With the harvest upon us in California wine country, now is a great time to remind wineries and vineyards operating within the Golden Gate of those Cal/OSHA standards most often cited against this industry.  The California Division of Occupational Safety and Health (Cal/OSHA), which is charged with enforcing the state’s workplace safety standards, frequently cites wine industry businesses for failing to comply with several California-unique standards, cal-osha-wine-5such as the heat illness prevention rule and chemical right-to-know hazard communication requirements, as well as failing to comply with confined space and respiratory protection standards. We highlight these key Cal/OSHA standards and their impact on the wine industry.

Vineyards Vexed by Heat Illness Prevention Standard

California has adopted a Heat Illness Prevention Standard (§3395), which initially in 2005 was an emergency regulation. DOSH considers enforcement of the heat illness prevention standard to be Read More

[WEBINAR RECORDING] California “Suitable Seating” – the Legal and Ergonomics Landscape

On Tuesday, May 3, 2016, Andrew J. Sommer (employment law partner at Conn Maciel Carey) and Brandy Ware (PhD Ergonomist and Principal at JFAssociates) presented a webinar about the legal and practical implications of California’s “Suitable Seating” law and litigation landscape.

In advance of the webinar, the employment attorneys at Conn Maciel Carey and the Ergonomics Experts at JFAssociates co-authored a detailed article about the California Supreme Court’s new, significant opinion that changed the landscape of California’s suitable seating in the workplace requirements.  Specifically, the new ruling places the question of whether the “nature of the work reasonably permits the use of seats” squarely at the center of a new cottage industry of class and collective action lawsuits in California.

This joint webinar by Conn Maciel Carey’s Employment Law Practice and the leading ergonomics experts at JFAssociates reviewed: Read More

Article: California Supreme Court Ruling on Suitable Seating: Legal and Ergonomics Perspectives

By Andrew J. Sommer, Esq. and Brandy Farris Ware, PhD, CPE, CSSBB

A recent California Supreme Court ruling provides crucial new guidance on how courts should weigh the evidence in so-called “suitable seating” cases, which employee litigants are bringing under the state requirement that employers provide seats to workers where the nature of their work “reasonably permits” the use of seating.

This is a key emerging issue for the Golden State’s business community, with a new cottage industry of lawsuits stemming from a state appellate court decision several years ago allowing “suitable seating” litigation under the California Private Attorney General Act (PAGA). The ruling encouraged new lawsuits because penalties as well as attorney’s fees and costs may be awarded under PAGA.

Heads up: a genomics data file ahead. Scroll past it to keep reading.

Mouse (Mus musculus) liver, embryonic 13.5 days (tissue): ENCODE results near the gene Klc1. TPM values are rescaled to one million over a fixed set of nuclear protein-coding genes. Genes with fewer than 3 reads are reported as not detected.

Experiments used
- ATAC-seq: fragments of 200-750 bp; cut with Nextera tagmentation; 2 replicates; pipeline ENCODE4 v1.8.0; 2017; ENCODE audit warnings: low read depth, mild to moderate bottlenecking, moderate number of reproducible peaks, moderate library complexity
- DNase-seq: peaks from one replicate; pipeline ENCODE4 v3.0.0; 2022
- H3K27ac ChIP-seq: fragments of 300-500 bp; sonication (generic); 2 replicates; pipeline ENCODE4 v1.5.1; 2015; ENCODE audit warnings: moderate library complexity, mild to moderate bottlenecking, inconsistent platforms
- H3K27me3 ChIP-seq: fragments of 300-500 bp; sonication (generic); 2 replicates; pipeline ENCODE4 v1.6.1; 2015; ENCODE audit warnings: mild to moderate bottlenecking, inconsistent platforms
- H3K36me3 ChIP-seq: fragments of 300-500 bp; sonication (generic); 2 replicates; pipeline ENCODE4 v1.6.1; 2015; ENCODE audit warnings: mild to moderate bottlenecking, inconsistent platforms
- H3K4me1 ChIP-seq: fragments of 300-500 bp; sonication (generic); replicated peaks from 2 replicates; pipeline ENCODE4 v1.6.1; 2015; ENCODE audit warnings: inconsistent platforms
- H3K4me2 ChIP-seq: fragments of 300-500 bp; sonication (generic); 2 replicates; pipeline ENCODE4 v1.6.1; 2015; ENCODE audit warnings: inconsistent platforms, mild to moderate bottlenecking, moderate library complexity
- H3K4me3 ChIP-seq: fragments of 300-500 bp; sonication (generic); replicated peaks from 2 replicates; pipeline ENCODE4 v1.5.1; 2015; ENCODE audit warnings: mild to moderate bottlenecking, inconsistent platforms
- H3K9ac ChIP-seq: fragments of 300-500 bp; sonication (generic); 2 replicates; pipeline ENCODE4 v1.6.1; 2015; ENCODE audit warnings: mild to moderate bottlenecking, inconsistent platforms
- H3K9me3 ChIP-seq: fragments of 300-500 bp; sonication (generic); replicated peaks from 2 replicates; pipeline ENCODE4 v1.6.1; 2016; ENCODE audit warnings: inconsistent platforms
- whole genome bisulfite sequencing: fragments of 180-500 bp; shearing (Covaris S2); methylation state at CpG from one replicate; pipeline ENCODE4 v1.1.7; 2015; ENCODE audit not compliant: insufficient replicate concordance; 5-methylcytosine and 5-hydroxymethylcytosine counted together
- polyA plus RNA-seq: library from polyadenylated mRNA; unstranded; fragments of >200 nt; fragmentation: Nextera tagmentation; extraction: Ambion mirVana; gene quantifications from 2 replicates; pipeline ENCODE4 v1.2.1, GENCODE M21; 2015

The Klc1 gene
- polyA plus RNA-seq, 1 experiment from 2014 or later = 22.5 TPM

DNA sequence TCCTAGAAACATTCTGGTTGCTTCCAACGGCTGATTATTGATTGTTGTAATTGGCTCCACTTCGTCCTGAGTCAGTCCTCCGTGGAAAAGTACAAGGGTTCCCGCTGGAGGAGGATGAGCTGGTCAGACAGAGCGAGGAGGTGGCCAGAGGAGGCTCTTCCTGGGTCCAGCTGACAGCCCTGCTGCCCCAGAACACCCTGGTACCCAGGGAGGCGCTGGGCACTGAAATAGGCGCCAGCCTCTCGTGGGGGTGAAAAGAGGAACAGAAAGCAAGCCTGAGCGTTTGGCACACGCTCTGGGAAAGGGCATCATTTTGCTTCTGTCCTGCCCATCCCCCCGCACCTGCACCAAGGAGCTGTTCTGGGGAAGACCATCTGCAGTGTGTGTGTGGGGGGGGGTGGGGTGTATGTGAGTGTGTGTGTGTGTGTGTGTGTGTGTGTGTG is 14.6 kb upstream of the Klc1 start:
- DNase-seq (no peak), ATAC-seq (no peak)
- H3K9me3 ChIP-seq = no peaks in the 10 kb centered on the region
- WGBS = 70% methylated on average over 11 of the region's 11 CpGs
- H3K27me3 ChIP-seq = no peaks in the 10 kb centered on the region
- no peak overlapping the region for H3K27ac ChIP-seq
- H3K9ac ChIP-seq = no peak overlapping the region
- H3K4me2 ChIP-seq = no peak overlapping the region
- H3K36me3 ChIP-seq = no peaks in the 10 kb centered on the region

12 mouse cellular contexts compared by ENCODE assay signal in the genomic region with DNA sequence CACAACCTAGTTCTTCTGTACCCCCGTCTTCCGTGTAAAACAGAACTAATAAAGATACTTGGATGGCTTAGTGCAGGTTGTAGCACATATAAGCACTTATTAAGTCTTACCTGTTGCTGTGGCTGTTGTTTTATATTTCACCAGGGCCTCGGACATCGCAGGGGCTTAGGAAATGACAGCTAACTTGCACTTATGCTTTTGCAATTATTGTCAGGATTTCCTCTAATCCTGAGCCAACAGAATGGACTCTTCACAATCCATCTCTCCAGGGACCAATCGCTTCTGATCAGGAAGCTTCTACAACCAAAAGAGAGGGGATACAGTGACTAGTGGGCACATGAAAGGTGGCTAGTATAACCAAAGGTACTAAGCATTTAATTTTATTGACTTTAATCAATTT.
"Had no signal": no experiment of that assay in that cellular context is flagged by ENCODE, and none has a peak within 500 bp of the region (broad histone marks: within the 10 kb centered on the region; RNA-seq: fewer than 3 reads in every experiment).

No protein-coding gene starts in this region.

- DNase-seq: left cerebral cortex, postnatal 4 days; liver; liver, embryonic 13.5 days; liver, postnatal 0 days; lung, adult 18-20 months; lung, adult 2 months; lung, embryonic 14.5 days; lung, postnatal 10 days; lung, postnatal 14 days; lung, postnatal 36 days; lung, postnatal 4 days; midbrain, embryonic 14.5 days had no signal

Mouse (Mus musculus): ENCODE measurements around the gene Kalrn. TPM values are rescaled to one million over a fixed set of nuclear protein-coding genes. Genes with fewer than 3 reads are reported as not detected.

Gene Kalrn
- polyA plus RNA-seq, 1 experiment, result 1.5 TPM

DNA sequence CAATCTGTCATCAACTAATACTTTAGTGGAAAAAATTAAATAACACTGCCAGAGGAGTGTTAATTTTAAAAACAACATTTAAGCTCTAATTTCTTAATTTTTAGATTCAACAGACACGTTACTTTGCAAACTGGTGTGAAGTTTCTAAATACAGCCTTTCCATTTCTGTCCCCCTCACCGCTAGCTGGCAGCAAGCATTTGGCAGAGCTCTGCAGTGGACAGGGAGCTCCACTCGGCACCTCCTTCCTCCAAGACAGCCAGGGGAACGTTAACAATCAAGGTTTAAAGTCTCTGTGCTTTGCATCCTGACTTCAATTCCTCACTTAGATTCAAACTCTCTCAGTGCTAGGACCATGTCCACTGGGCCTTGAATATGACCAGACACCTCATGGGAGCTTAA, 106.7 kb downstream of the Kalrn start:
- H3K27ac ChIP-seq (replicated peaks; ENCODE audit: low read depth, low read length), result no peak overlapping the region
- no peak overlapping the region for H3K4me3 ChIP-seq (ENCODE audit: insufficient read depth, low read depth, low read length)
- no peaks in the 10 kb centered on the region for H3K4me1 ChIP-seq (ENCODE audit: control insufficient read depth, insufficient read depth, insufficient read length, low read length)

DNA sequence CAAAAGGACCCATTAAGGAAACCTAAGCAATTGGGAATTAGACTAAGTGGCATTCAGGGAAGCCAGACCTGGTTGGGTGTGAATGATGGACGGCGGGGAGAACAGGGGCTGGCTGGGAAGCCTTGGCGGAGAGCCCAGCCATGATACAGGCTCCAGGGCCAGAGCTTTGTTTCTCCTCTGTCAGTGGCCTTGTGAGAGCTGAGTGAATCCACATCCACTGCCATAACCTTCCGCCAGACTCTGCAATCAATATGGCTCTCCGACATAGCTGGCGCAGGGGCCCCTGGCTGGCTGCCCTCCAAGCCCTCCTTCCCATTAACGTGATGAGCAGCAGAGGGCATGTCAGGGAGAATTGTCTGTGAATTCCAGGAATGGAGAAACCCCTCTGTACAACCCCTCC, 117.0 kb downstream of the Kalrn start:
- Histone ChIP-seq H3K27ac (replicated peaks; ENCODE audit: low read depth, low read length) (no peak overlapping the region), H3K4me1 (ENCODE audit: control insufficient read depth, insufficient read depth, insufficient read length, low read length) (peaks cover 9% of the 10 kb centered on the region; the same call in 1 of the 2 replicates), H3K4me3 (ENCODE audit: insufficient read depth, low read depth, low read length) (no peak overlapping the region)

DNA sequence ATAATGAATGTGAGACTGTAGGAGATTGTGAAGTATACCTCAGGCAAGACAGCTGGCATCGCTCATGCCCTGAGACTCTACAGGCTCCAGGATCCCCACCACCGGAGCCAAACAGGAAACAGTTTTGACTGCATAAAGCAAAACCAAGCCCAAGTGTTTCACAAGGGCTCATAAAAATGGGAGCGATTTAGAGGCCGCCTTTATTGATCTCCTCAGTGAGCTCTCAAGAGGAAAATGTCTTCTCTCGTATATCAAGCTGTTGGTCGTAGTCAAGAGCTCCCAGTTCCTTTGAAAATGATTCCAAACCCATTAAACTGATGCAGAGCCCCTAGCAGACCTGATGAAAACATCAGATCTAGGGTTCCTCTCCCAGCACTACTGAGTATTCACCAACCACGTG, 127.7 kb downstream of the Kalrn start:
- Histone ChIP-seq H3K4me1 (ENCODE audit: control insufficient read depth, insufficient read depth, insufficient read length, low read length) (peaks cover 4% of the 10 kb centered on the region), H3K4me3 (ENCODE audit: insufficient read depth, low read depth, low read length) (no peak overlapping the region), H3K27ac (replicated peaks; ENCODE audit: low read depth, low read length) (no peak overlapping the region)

The California Supreme Court handed down an opinion April 4, 2016 in response to questions posed by two federal lawsuits, setting out new ground rules for what actually constitutes “suitable seating” under the law. Suitable SeatingEmployers with locations in California are well-advised to evaluate their work environments in light of these latest developments and consider the need for workplace safety experts to assess their individual circumstances. Not only can such evaluations, based on the new Supreme Court guidance, help employers head off litigation (or at least reach a favorable outcome if sued), they also can lower other risk factors and costs like worker’s compensation.

The Court adopted a fact-based approach that depends not on the entire job, but on the specific task(s) a worker is performing when the question of seating arises.  Accordingly, an expert ergonomics assessment of specific job tasks is critical for California employers. This can help determine Read More

OSHA’s Severe Violator Enforcement Program: A Severe Injustice

By Eric J. Conn, Chair of Conn Maciel Carey’s national OSHA Practice Group

It has been five years since OSHA launched its Severe Violator Enforcement Program (“SVEP”), and two years since an agency White Paper trumpeted the program’s “strong start” and progress SVEP White Paper Imageon “key goals.”  A closer examination of OSHA’s SVEP data, however, reveals that:

  • SVEP disproportionately targets small employers;
  • SVEP cases are contested more often than other OSHA citations;
  • OSHA has trouble conducting follow-up inspections of small employers, especially those in the construction industry; and
  • The program fails to reach the recalcitrant employers it was designed to target.

The fact is, SVEP (which succeeded OSHA’s controversial Enhanced Enforcement Program) has shown troubling trends from the start. Not only do the criteria weigh against smaller employers, but the consequences for employers thus labeled are dire, placing them in a precarious position, even before OSHA has proven that the employer violated the law at all, let alone in such an egregious manner as to warrant inclusion in SVEP.

Repeat Overkill

SVEP was instituted to target “enforcement efforts on recalcitrant employers who demonstrate indifference to the health and safety of their employees.” To that end, OSHA created four categories that would land an employer in SVEP. However, over the life of the program, one qualifying category has been invoked predominantly: an employer who has two or more willful, repeat, or failure-to-abate citations related to High Emphasis Hazards (NF-2WRF). Read More